Our nurses often worked in harrowing conditions. They served in searing heat and biting cold, in the mud of Flanders and in the swirling sands of the Middle East. Sometimes they were near the front-line, and often they had precious few opportunities to rest or sleep.
One un-named sister recounted the exhausting conditions on a hospital ship in the Persian Gulf. Ship’s personnel, nurses included, and wounded men alike suffered from heat-stroke. As she said the nurses and crew were: “not fit for much”.
They managed to keep going, because there was too much at stake. In her words: “The 500 lives in our charge were more important than our own, and that was the spirit of the nurses on the ship”.
Such altruism was evident in a letter from Margaret Rogers in 1915, when she wrote: “There is no romance about war; it spells suffering, hunger, [and] filth. How thankful I am every day that I came to do what I could to help and relieve our brave boys”.
The wounded that they cared for in Egypt included Bernard Freyberg, who went on to have an illustrious military career, before becoming Governor-General of New Zealand after the Second World War.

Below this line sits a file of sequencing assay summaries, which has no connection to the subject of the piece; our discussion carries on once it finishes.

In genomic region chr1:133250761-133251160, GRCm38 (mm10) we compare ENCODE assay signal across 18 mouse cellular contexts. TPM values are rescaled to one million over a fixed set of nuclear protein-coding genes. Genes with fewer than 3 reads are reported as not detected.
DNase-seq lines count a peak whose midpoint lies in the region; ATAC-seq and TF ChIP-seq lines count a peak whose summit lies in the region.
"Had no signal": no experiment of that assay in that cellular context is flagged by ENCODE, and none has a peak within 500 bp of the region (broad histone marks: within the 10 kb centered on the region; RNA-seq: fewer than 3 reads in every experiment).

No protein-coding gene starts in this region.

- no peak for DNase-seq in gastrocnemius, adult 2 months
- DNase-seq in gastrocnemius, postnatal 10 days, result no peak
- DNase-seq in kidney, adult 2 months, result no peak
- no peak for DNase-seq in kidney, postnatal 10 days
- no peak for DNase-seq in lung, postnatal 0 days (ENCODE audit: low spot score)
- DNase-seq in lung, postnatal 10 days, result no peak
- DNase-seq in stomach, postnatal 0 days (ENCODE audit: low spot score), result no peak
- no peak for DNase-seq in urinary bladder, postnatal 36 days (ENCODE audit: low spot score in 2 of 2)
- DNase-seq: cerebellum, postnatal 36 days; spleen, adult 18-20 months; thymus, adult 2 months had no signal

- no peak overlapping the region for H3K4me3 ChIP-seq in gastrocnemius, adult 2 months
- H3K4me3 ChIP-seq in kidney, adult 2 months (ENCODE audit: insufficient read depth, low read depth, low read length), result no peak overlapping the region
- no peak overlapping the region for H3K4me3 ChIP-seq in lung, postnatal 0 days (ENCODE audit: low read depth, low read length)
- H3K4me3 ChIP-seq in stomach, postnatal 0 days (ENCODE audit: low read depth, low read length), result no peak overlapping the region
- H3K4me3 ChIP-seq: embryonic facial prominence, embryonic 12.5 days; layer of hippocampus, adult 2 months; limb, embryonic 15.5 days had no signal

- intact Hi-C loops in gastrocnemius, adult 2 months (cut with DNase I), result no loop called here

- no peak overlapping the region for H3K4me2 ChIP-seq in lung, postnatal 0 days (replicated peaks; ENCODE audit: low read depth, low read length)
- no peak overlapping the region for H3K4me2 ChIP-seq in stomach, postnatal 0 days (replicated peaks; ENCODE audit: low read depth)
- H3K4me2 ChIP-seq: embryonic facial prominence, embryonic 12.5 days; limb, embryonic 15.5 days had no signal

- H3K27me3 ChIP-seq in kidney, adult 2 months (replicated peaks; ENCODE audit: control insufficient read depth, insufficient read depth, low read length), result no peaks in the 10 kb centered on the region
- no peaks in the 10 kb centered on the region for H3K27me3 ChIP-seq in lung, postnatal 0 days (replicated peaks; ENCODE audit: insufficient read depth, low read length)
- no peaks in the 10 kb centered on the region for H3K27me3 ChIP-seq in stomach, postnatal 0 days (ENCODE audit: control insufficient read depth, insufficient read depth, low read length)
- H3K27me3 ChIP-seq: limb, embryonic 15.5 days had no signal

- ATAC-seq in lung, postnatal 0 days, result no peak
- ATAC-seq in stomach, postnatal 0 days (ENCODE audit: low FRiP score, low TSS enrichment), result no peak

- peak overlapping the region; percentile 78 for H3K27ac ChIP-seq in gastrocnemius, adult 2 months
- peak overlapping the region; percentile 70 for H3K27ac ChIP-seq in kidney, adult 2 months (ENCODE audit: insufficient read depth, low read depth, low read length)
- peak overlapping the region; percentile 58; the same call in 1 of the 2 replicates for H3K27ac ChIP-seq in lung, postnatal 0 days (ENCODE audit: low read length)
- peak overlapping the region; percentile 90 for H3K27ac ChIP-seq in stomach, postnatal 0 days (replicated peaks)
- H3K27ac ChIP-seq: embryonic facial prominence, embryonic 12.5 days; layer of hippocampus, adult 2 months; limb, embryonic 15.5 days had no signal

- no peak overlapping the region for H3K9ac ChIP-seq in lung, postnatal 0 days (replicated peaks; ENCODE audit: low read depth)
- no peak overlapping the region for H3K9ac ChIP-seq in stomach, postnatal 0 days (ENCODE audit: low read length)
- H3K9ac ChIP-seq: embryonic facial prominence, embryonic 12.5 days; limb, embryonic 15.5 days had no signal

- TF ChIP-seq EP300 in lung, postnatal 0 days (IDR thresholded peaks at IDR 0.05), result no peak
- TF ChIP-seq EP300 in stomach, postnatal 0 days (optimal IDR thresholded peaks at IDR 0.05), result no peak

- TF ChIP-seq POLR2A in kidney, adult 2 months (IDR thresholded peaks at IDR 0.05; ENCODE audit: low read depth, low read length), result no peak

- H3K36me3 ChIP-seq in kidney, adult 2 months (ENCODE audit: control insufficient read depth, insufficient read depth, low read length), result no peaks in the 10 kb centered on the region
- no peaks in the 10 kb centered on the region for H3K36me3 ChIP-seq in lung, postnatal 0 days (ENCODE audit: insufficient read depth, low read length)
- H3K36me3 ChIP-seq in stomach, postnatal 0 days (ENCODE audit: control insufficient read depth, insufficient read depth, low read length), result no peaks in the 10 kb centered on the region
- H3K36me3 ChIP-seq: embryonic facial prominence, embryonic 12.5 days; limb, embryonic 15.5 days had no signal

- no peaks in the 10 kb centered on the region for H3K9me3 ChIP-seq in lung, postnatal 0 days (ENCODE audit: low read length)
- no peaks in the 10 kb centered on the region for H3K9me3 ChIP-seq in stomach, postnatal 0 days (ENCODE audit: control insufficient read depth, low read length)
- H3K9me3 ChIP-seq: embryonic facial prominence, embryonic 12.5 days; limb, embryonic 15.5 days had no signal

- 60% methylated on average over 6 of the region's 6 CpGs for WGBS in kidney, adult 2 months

And it seems appropriate that our two women Governors-General, Dame Cath Tizard and Dame Sylvia Cartwright, have both visited the Memorial Chapel.
I know from my own time in the Army just how much the services of the Army Nurses are appreciated by all our servicemen and women.
In my case, I have had the opportunity to visit Brockenhurst where No. 1 New Zealand General Hospital and New Zealand nurses cared for an estimated 20,000 New Zealand troops in the First World War. I was struck by the memorial there and the people of Brockenhurst who dutifully remember our men and women on ANZAC Day.
I was pleased to be able to attend a service earlier this year at our new National War Memorial – Pukeahu - where the centenary of Army Nursing was commemorated. There, the women who died on the Marquette were acknowledged in the reading of the Honour Roll.
Throughout 100 years of service by our Army Nurses, I know that military nurses are proud to uphold the traditions of selfless service, resourcefulness and professionalism. These are qualities established by those pioneers in 1915 and held today.
Kia ora, kia kaha, kia manawanui, huihui tātou katoa